It's also pretty tenuous to argue coffee chains are anything but underwhelming. The coffee is often hideously overpriced. Usually, they suffer from a lack of power points so no chance there to charge your phone or laptop. Despite the diuretic capacities of caffeine, a solitary loo that is often pretty rancid serves the whole shop. People frequently stroll into a Starbucks solely to go to the loo. Long ques form, bladders are squeezed, and when the door is opened to let someone else have their turn, an odour of toilet fumes shroud unsuspecting latte sippers.
It would be puritanical indeed to say that the aesthetics of our surroundings are an irrelevance for our soul and wellbeing. Many local coffee shops have their own style, layout and feel. When in a Costa or a Pret, a Nero or a Starbucks,their bland uniformity means you could be anywhere in the country. An appreciation of a sense of place, of local identity, is lost. Certain parts of the UK have distinct identities partly because they've managed to eschew the coffee chain behemoth. Kemp Town in Brighton proudly boasts many fine local coffee shops. Its quirkiness might be lost if a Pret popped up. The beautiful Shambles in York (a.k.a. Diagon Alley), which boasts a few fine independent cafes, would be ruined if a Caffè Nero emerged. Sherborne high street has some splendid local coffee shops (though a Costa has manged to sneak in). Compare these to the high streets of historic towns such as Tonbridge or Windsor, that have been saturated by coffee chains (as well as other numerous chains) and with it a part of its local distinctiveness lost.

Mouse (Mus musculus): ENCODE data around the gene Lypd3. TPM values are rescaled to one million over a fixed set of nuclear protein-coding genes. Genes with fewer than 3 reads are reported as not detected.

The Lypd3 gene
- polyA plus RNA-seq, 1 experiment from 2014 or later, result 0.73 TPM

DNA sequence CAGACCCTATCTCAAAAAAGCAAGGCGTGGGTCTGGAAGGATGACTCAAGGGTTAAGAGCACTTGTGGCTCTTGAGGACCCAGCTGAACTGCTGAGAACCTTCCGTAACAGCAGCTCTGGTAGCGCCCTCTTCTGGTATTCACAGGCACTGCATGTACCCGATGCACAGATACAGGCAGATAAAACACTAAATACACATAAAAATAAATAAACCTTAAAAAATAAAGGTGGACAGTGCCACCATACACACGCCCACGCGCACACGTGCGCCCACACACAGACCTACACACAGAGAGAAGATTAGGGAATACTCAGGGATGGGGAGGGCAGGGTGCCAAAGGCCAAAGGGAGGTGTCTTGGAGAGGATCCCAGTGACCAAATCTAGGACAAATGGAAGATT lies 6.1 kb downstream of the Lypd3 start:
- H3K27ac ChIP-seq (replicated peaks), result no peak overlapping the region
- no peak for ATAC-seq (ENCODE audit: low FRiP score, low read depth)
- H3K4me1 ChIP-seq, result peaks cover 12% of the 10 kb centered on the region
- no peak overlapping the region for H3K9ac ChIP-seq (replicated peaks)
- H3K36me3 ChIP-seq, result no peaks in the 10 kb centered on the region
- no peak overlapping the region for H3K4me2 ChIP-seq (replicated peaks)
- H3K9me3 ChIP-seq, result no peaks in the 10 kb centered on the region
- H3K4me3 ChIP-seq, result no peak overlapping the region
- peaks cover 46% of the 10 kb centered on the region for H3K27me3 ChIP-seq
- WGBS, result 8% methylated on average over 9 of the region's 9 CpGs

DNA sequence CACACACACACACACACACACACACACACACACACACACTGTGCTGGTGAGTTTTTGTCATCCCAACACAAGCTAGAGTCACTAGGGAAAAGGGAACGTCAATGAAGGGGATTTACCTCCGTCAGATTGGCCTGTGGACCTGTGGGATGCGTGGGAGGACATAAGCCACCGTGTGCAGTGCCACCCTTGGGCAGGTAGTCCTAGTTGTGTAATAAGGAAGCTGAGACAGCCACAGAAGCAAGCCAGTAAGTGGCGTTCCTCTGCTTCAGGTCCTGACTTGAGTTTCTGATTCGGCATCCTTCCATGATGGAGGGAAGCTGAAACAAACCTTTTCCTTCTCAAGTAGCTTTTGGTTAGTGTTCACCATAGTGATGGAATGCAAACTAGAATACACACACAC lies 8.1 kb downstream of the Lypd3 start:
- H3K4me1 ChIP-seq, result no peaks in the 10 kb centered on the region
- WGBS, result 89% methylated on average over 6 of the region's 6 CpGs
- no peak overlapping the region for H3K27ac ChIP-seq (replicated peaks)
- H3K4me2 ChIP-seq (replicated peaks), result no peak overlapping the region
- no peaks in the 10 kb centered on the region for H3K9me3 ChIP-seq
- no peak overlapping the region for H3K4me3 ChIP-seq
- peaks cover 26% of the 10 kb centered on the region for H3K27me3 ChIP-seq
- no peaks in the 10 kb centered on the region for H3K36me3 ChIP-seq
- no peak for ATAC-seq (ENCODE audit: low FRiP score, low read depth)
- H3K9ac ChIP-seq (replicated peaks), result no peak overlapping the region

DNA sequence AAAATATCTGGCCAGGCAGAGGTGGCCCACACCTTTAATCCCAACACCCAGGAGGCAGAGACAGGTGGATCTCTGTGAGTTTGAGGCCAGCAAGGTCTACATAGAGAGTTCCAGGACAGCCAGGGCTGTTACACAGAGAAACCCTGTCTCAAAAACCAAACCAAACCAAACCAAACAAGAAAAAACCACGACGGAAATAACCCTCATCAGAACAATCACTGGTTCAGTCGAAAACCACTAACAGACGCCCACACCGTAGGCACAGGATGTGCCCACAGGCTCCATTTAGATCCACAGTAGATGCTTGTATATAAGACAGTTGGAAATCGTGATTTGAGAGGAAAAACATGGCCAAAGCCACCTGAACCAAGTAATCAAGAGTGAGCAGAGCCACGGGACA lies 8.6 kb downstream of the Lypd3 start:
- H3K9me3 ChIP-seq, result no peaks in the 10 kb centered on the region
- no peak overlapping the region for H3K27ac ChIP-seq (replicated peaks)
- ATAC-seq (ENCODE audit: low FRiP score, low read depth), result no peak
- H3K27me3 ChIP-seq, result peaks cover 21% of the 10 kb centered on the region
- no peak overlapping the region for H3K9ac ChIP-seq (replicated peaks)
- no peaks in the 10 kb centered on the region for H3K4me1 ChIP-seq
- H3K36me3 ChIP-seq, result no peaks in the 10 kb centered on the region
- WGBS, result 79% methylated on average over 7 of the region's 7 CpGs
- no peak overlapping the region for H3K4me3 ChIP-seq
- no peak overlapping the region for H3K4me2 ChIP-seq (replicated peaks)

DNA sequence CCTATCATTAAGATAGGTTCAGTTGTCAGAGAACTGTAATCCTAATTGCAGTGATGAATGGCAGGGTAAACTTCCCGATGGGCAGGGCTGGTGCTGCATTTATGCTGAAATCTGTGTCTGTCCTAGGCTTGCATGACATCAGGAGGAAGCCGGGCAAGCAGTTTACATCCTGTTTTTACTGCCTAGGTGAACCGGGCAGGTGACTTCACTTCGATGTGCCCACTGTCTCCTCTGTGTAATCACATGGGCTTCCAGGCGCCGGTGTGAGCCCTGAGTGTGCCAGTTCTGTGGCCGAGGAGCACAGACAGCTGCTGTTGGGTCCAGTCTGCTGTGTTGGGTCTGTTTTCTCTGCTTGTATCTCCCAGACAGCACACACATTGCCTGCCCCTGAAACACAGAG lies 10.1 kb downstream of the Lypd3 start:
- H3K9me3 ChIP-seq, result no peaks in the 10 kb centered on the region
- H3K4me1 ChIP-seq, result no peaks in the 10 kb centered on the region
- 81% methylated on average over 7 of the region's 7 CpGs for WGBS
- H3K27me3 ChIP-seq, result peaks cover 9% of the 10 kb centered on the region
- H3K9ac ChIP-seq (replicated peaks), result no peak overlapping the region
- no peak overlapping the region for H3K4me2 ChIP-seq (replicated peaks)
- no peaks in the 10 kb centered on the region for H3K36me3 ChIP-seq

An independent coffee shop can generate a sense of community that is a lot harder (if not impossible) in coffee chains. Members of the public often talk each other. Rapport can be built up between customer and shop owner or barista. The owner of Coffee Wake Up in Clapham is an utterly wonderful Italian man who recently stamped with frenzy my loyalty card to make up for closing a few minutes early to collect his mum from the airport. The value of such places goes beyond the coffee and can't be quantified in narrow monetary terms.